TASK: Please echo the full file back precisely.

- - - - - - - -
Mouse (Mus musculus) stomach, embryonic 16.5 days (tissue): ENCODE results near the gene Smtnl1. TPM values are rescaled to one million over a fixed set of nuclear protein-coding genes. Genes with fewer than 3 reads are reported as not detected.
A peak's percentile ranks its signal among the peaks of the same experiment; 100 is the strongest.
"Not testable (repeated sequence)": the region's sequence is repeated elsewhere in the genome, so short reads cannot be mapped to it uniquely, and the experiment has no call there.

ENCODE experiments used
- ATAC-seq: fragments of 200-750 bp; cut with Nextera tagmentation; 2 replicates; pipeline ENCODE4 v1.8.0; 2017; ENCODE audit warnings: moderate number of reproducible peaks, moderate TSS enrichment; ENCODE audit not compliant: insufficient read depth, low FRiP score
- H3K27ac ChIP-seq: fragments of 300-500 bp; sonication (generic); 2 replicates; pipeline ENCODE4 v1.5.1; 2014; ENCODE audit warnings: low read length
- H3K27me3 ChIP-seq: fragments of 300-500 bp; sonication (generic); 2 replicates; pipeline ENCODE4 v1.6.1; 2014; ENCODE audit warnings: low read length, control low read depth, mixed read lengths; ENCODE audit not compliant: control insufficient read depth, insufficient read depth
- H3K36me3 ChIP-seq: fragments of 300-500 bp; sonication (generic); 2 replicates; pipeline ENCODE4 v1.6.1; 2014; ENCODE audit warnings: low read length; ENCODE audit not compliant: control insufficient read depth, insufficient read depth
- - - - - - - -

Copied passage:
Mouse (Mus musculus) stomach, embryonic 16.5 days (tissue): ENCODE results near the gene Smtnl1. TPM values are rescaled to one million over a fixed set of nuclear protein-coding genes. Genes with fewer than 3 reads are reported as not detected.
A peak's percentile ranks its signal among the peaks of the same experiment; 100 is the strongest.
"Not testable (repeated sequence)": the region's sequence is repeated elsewhere in the genome, so short reads cannot be mapped to it uniquely, and the experiment has no call there.

ENCODE experiments used
- ATAC-seq: fragments of 200-750 bp; cut with Nextera tagmentation; 2 replicates; pipeline ENCODE4 v1.8.0; 2017; ENCODE audit warnings: moderate number of reproducible peaks, moderate TSS enrichment; ENCODE audit not compliant: insufficient read depth, low FRiP score
- H3K27ac ChIP-seq: fragments of 300-500 bp; sonication (generic); 2 replicates; pipeline ENCODE4 v1.5.1; 2014; ENCODE audit warnings: low read length
- H3K27me3 ChIP-seq: fragments of 300-500 bp; sonication (generic); 2 replicates; pipeline ENCODE4 v1.6.1; 2014; ENCODE audit warnings: low read length, control low read depth, mixed read lengths; ENCODE audit not compliant: control insufficient read depth, insufficient read depth
- H3K36me3 ChIP-seq: fragments of 300-500 bp; sonication (generic); 2 replicates; pipeline ENCODE4 v1.6.1; 2014; ENCODE audit warnings: low read length; ENCODE audit not compliant: control insufficient read depth, insufficient read depth